American Diversified Corporation, appellant, a Pennsylvania corporation, sold its stock in Pennsylvania during 1968 and 1969. The entire case of the Commonwealth, appellee, was presented by three witnesses. From these witnesses' testimony and the exhibits, the appellee would have us conclude that these three witnesses and the other salesmen of the appellant were employees and not independent contractors. They all

[ 1 Pa. Commw. Page 532]

    testified that they went to a dinner meeting or "seminar" at the Embers Motel in Carlisle. The meeting appears to have been open to the public, for the witnesses testified that they came uninvited by appellant and because they heard about it from a friend. At the meeting the appellant explained its plans for the sale of stock and invited anyone interested to fill out an application to be licensed by the Pennsylvania Securities Commission. Each applicant paid his own license fee of $15.00 and was not reimbursed. Everyone was supplied with brochures of the appellant's plans, prospecti, and agreement forms for purchasers to use to purchase stock. Anyone who became licensed by virtue of his own application and payment of his own license fee could sell the appellant's stock anywhere in Pennsylvania. If and when he did, he received a commission on the sale. If he did not sell any stock, he received absolutely nothing. The record shows that some 38 people in attendance were licensed by the Commonwealth but never sold stock and never had any further contact with the company. Of the appellee's three witnesses, one was among the 38 who did not sell any stock and had no further contact with the company. Surely, appellee would not urge upon us that he was an employee. A second witness made one sale of 10 shares at $2.50 a share. This sale was to his wife! The third witness sold 1,000 shares at $2.50 a share. This was the only witness of whom appellee asked the following key questions: "Q. In selling securities, did you operate under your own name? A. Yes sir. Q. In what manner, so to speak? A. Just as Edward Kendra." The total time these three witnesses were selling appellant's stock was a matter of a few weeks after which they discontinued their license to sell appellant's stock and at least one applied to sell stock of another corporation.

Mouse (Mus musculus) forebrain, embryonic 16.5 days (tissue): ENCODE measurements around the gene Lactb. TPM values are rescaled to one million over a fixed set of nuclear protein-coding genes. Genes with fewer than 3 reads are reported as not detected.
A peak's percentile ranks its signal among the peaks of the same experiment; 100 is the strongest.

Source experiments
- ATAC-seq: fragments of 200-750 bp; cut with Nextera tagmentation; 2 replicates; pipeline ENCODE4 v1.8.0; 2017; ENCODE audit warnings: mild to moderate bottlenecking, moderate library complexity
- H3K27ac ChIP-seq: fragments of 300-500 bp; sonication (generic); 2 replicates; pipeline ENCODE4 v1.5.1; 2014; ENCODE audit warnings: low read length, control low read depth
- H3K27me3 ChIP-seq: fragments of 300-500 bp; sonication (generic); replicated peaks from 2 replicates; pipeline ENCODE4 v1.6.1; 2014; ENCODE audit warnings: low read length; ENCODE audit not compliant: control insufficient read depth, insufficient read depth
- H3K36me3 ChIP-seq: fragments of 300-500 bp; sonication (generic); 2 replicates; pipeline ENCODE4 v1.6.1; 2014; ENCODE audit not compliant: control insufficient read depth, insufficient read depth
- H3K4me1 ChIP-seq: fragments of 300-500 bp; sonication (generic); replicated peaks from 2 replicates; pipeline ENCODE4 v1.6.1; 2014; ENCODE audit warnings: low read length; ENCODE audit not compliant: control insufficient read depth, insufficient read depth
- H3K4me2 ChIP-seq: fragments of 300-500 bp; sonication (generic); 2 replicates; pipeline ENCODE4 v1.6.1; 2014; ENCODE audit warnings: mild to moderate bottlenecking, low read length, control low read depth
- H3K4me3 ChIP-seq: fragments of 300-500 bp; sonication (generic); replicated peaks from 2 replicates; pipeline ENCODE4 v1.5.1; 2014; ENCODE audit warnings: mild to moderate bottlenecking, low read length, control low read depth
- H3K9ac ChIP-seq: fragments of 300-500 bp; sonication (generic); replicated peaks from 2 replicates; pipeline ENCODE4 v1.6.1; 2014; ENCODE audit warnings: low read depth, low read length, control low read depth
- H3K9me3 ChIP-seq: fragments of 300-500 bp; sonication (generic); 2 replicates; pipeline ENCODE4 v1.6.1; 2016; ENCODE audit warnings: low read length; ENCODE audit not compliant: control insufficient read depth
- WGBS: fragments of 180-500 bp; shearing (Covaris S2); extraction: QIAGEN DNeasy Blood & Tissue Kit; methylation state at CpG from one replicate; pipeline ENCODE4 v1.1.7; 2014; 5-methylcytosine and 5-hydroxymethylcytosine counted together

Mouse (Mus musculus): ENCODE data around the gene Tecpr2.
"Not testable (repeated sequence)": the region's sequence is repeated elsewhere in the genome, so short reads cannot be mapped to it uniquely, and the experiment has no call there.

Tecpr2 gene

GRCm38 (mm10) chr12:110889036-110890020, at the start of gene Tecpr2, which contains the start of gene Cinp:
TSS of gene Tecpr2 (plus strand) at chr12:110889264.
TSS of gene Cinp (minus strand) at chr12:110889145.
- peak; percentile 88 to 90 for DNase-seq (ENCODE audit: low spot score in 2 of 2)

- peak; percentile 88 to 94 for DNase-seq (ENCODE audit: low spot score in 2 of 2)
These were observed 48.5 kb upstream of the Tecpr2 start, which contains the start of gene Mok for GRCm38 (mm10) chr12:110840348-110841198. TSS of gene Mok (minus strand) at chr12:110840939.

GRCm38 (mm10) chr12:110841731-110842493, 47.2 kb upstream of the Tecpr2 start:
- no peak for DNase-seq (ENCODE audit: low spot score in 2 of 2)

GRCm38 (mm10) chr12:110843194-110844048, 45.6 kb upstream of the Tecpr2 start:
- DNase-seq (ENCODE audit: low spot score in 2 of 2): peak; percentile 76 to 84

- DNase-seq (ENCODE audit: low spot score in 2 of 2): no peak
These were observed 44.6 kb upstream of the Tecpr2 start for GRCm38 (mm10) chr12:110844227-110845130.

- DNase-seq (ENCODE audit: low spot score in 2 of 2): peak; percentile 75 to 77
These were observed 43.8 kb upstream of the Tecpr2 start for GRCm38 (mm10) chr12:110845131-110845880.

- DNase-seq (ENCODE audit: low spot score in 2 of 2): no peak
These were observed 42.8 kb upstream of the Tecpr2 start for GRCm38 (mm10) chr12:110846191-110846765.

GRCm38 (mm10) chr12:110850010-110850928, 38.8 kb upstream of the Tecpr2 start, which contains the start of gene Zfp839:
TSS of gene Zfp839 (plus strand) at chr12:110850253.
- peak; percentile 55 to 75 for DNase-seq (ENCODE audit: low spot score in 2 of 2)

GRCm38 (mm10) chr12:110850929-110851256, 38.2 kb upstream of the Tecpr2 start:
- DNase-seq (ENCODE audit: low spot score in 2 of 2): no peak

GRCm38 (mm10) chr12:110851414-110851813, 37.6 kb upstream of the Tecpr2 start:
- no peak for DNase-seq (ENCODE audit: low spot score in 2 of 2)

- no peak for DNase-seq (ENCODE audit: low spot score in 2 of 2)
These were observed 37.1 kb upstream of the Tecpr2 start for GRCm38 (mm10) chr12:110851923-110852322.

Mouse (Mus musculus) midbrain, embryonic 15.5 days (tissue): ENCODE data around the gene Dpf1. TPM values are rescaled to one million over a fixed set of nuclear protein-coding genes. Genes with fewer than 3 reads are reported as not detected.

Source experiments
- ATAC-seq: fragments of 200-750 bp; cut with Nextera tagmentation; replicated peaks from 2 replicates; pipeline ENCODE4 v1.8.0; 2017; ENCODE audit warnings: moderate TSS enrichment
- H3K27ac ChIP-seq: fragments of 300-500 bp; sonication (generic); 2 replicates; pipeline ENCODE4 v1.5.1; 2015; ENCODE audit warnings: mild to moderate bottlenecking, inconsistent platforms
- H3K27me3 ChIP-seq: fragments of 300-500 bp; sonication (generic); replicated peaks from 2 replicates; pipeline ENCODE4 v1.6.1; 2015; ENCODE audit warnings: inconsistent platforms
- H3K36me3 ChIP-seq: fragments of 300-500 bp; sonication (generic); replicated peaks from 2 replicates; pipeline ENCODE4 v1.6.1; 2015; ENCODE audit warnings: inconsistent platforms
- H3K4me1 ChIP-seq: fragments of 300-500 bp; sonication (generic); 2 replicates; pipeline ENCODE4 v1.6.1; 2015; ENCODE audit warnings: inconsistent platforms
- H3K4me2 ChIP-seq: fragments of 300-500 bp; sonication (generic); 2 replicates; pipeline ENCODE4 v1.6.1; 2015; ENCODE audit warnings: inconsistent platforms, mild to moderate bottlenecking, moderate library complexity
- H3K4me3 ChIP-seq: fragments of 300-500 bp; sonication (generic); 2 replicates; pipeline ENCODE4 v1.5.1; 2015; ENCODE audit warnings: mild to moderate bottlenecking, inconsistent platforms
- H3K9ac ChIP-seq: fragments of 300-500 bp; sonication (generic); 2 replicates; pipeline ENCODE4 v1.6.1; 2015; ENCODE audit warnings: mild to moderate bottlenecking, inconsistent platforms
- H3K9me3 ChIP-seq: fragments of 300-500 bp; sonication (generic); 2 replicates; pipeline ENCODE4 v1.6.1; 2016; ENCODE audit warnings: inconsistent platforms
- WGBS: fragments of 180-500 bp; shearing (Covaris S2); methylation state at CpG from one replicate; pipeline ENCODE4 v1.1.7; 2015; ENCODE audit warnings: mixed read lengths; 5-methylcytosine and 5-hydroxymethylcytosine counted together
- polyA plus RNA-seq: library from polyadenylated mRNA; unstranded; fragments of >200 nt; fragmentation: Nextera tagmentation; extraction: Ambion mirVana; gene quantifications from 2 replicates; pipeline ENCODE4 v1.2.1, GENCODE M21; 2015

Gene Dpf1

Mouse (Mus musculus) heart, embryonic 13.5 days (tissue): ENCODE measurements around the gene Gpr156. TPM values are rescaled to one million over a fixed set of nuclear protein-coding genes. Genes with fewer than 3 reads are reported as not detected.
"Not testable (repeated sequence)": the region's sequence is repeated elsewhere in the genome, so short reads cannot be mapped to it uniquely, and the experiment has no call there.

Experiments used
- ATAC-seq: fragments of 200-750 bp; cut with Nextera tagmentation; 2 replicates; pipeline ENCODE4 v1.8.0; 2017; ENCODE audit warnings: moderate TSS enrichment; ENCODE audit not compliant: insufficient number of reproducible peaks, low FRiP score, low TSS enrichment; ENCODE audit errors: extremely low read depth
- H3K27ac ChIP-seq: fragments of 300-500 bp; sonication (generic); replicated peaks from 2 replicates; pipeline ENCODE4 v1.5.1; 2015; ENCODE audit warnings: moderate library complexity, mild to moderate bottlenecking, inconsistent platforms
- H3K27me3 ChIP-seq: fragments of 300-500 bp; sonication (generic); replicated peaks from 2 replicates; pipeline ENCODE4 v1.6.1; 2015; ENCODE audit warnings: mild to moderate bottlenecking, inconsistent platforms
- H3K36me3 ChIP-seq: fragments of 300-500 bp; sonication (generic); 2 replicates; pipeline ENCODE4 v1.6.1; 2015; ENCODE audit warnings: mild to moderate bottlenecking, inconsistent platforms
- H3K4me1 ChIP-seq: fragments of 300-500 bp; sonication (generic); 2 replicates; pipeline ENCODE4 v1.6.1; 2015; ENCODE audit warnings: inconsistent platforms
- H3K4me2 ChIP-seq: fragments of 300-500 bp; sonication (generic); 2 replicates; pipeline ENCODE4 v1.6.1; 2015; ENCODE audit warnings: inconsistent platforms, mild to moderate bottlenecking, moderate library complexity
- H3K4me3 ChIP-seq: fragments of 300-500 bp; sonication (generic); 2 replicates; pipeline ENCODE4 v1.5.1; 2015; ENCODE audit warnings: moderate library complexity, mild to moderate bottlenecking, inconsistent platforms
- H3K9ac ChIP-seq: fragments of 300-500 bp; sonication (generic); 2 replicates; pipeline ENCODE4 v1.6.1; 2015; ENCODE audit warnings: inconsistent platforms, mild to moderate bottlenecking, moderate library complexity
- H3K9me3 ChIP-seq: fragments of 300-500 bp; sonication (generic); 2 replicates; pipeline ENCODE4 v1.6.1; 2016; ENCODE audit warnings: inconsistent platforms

[ 1 Pa. Commw. Page 533]

The uncontradicted testimony, and largely that of appellee's witnesses, is that appellant exercised no control of the sales or over the salesmen, did not supply any leads, paid no expenses, supplied no facilities, no telephone, no office space, neither required nor received reports, and when commissions were paid, neither social security tax nor federal income tax was withheld. Indeed, there were no deductions made from the commissions paid.

The Unemployment Compensation Law of Pennsylvania goes very far, and properly so, and places a very heavy burden on the applicant when it makes payment to anyone who has performed a service to excuse or exempt that payment from the unemployment compensation tax. Few indeed are the instances where that burden can be met, and it was not met in the Hecker case or the Public Finance Service case. We feel it clearly was met here. Therefore, this appeal is sustained and we enter the following


And Now, March 24, 1971, the assessment of unemployment compensation made against American Diversified Corporation by the Bureau of Employment Security, Department of Labor and Industry, Commonwealth of Pennsylvania, as it reflects assessments for wages paid salesmen, the subject of this appeal, is stricken. By stipulation of the parties, this amount was $7,493.00 unpaid tax, and $1,137.00 interest, which amounts were paid under protest and shall be refunded.


Assessment appealed from stricken.